Junk or repair 2008 high milage subaru with transmission failure?
May 7, 2011 2:48 PM   Subscribe

My 2008 Subaru impreza's transmission needs to be replaced for $4-4.5K. The car has 107K miles on it, I communute 144 mi 5 days/week, and I got the timing belt and all breaks replaced two weeks ago. Should I junk the car or repair it? What other repairs can I expect in the next 100K miles?

Couple of important facts in addition:

1) There are metal filings in the transmission and I have had it looked at by 2 different subaru shops, who tried draining and refilling it before finally lowering the pan and seeing the metal filings and pronouncing it dead. I have had a number of insidences where I get stuck in a gear for my 70 mi commute home

2) I had the timing belt, two other belts, and all the brakes replaced two weeks ago.

3) We have two other cars besides my subaru. We also have a Toyota 2005 4runner V8 with 80K mi, which gets about 18 mpg and an audi A3, which my husband commutes 100 mi with and gets 29 mpg

I have determined there are three options

1) Fix the subarau
2) Junk the subaru and drive the 4runner
3) Junk the subaru and buy a high mpg compact like a hyundai elantra

In order for the gas milage difference between the 4runner and the subaru to make repairing the subaru worth it, the subaru has to make it about 1-1.5 years or about 55K miles without further major repair. As a restult, I am trying to get a sense for what other repairs might happen between 107k and 160 k miles?

Also if anybody has any thoughts on the best option - do I repair or junk it given my options?

posted by gwen1234 to Work & Money (21 answers total) 2 users marked this as a favorite
According to Edmunds, a base Impreza sedan with the mileage you have on it is worth around $9K in private party sale value. You'd be leaving money on the table if you just junk it. You'd be better off fixing it and selling it if you want to get rid of it.
posted by MegoSteve at 3:04 PM on May 7, 2011

Fix the Subaru and drive it into the ground. Sell the 4 Runner to keep maintaining the Subaru. You'd have a couple of sedans, one of which is all-wheel drive, which would probably do anything you were doing with the 4 Runner.
posted by spikeleemajortomdickandharryconnickjrmints at 3:13 PM on May 7, 2011 [2 favorites]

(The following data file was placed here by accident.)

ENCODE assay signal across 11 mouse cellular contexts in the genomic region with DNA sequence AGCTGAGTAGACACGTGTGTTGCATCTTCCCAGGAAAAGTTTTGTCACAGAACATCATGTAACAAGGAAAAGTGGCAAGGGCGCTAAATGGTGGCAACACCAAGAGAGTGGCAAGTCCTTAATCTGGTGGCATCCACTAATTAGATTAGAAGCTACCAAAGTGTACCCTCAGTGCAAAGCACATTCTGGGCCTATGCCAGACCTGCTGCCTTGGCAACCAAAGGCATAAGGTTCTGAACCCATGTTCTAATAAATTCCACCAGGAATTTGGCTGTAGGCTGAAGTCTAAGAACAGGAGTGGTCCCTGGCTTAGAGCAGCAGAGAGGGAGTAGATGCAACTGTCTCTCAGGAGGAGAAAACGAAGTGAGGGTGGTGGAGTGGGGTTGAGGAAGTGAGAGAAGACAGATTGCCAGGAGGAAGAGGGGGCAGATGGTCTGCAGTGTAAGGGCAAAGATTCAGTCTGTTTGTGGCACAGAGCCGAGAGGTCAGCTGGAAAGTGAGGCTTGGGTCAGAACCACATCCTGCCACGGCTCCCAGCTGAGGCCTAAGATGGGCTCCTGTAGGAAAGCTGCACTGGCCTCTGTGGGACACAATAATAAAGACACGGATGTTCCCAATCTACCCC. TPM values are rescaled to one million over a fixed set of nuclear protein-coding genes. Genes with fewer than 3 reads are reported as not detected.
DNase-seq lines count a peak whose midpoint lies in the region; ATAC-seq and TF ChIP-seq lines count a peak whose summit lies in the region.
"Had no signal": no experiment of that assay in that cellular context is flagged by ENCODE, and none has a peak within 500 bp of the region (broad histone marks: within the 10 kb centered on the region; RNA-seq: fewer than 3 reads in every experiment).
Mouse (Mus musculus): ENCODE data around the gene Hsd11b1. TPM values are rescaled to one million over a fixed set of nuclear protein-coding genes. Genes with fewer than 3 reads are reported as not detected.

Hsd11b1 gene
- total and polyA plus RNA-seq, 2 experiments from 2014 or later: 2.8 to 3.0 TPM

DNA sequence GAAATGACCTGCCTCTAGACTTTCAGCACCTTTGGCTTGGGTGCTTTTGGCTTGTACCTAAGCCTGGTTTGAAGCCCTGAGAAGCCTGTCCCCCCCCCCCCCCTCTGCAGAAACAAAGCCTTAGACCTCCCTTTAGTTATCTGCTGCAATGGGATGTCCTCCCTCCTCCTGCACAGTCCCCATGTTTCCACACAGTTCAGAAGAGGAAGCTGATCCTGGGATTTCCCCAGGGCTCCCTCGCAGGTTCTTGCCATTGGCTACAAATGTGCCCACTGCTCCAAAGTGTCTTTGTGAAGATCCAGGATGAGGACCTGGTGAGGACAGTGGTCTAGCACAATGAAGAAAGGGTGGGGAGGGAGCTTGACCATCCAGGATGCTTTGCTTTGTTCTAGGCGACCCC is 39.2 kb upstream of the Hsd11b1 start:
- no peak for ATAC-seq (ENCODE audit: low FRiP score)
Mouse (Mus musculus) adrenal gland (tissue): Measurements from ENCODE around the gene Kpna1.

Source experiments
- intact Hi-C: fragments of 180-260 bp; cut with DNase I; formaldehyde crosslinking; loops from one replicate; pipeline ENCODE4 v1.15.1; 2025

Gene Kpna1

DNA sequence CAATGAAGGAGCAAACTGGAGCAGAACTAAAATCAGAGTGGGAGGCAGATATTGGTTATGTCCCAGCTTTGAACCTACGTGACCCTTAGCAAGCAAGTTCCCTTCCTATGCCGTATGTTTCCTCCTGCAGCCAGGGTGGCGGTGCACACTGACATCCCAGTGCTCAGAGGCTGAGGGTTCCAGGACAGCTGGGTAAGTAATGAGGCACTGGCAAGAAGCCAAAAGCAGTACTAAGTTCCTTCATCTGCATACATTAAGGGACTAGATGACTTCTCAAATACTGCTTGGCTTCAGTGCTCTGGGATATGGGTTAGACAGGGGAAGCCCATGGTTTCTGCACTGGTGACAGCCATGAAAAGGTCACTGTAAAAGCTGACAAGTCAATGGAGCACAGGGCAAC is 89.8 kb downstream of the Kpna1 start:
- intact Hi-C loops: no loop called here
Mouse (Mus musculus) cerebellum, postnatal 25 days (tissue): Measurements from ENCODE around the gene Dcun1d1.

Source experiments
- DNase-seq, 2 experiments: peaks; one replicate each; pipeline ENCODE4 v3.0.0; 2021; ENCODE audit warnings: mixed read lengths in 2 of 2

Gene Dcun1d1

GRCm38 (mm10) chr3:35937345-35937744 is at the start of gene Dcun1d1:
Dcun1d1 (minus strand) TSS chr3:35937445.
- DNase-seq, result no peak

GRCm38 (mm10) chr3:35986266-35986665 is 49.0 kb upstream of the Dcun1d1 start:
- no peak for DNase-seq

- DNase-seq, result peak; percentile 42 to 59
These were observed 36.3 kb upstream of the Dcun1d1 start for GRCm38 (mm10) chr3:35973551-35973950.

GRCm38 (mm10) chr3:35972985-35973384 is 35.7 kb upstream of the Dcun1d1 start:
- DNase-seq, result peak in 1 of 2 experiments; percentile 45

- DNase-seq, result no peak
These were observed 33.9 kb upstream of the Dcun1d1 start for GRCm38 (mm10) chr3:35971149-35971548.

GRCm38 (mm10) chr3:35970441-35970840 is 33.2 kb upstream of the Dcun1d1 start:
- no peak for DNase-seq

Meant to add: the car is 3 years old. Whatever you do, don't junk it. Repair it and sell it if you don't want to keep it, as MegoSteve said.
posted by spikeleemajortomdickandharryconnickjrmints at 3:14 PM on May 7, 2011

Have you priced used transmissions? Seems like you ought to be able to do better than $4k.
posted by jon1270 at 3:16 PM on May 7, 2011 [2 favorites]

spikeleemajortomdickandharryconnickjrmints: "Fix the Subaru and drive it into the ground."

This. Christ, this. My family drives a '98 Forester with 240k miles on it. Your car is still pretty damn new.
posted by dunkadunc at 3:29 PM on May 7, 2011 [2 favorites]

There's a difference between a used transmission and a rebuilt transmission.

Metal particles instead of sludge is a sign of a transmission problem, all right.

I'm starting to repeat myself on this topic.

Like everyone says, fix it. You should be able to do better than $4500. That sounds like a dealer price. An ATRA affiliated transmission shop should be about half that price (here in the SF Bay area, sampled last year). Your numbers may be different.
posted by the Real Dan at 3:37 PM on May 7, 2011 [1 favorite]

$4-$4.5K is maybe half (or even less than half) of what you'd pay for a comparable 3 year old car. And you could expect the transmission on that car to go out somewhere between 100K & 150K miles , whereas with your car you'll new the transmission is brand new--and will likely have a warranty on it for maybe the first two or three years.

If you can't decide whether to buy something different or repair this, spend some time checking the prices on comparable cars currently for sale on craigslist & the like.

When I did this on two of my cars that recently needed major repairs, it soon became apparent to me that fixing the car was **by far** the most economical way to get a car of that particular age and condition. IE fixing the car was (in one case) about $4000 whereas purchasing a comparable car was more like $8-10-12,000. And with my car I knew the condition (in your case, recently replaced timing belt which is fairly expensive & is going to need to be replaced on every car when it reaches that certain mileage) whereas purchasing a different car is a crapshoot. The newly purchased car may turn out to need fewer repairs than your current car but it may just as well end up needing **more** repairs.
posted by flug at 3:41 PM on May 7, 2011

Have you considered looking on North American Subaru Impreza Owner's Club forums? Lots of folks doing engine and tranny swaps, so you might get an OEM tranny for a song- if you can haul it and install it. Most folks doing this, however, might be willing to either help you or do it for yo, depending on your level of comfort going that far under the hood.
posted by arrjay at 3:44 PM on May 7, 2011 [2 favorites]

jon1270: "Have you priced used transmissions? Seems like you ought to be able to do better than $4k."

That sounds about right for a new transmission. Unless the car is an absolute beater and the owner is doing his or her own mechanical work, I'd stay away from used transmissions. Rebuilt transmissions usually have a 20-30,000 mile warranty and are about 60% of the cost of new. In this situation, I would take the new transmission with the longest warranty I could find.